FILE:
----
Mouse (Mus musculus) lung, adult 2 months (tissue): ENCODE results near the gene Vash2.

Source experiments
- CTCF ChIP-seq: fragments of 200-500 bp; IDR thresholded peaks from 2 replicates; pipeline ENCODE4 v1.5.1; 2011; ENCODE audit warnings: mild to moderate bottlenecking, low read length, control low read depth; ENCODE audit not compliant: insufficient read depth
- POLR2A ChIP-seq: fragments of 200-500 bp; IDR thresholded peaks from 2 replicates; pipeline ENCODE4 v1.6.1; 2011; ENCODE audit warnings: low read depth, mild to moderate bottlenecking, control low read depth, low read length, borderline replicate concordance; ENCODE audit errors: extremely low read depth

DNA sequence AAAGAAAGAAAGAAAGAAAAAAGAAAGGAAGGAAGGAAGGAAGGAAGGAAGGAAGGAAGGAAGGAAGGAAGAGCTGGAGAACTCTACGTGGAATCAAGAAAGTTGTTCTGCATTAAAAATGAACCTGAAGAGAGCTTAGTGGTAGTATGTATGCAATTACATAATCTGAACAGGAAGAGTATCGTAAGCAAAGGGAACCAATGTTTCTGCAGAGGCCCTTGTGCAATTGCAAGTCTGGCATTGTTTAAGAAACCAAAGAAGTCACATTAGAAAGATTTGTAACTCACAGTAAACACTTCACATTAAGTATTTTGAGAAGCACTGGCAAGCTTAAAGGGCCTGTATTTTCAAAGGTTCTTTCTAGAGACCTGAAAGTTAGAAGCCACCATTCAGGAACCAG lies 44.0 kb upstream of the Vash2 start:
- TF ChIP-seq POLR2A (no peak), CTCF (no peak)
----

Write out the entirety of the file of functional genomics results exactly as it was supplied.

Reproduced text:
Mouse (Mus musculus) lung, adult 2 months (tissue): ENCODE results near the gene Vash2.

Source experiments
- CTCF ChIP-seq: fragments of 200-500 bp; IDR thresholded peaks from 2 replicates; pipeline ENCODE4 v1.5.1; 2011; ENCODE audit warnings: mild to moderate bottlenecking, low read length, control low read depth; ENCODE audit not compliant: insufficient read depth
- POLR2A ChIP-seq: fragments of 200-500 bp; IDR thresholded peaks from 2 replicates; pipeline ENCODE4 v1.6.1; 2011; ENCODE audit warnings: low read depth, mild to moderate bottlenecking, control low read depth, low read length, borderline replicate concordance; ENCODE audit errors: extremely low read depth

DNA sequence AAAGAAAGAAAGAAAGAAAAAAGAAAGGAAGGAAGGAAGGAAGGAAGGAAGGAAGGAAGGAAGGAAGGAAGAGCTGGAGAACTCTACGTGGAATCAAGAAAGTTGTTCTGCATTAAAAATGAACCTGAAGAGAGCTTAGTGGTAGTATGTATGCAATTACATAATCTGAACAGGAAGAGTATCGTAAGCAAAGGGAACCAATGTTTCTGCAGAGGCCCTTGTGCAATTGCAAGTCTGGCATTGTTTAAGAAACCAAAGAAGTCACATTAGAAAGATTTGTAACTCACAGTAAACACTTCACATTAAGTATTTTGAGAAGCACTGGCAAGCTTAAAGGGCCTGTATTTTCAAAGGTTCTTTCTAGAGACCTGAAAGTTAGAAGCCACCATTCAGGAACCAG lies 44.0 kb upstream of the Vash2 start:
- TF ChIP-seq POLR2A (no peak), CTCF (no peak)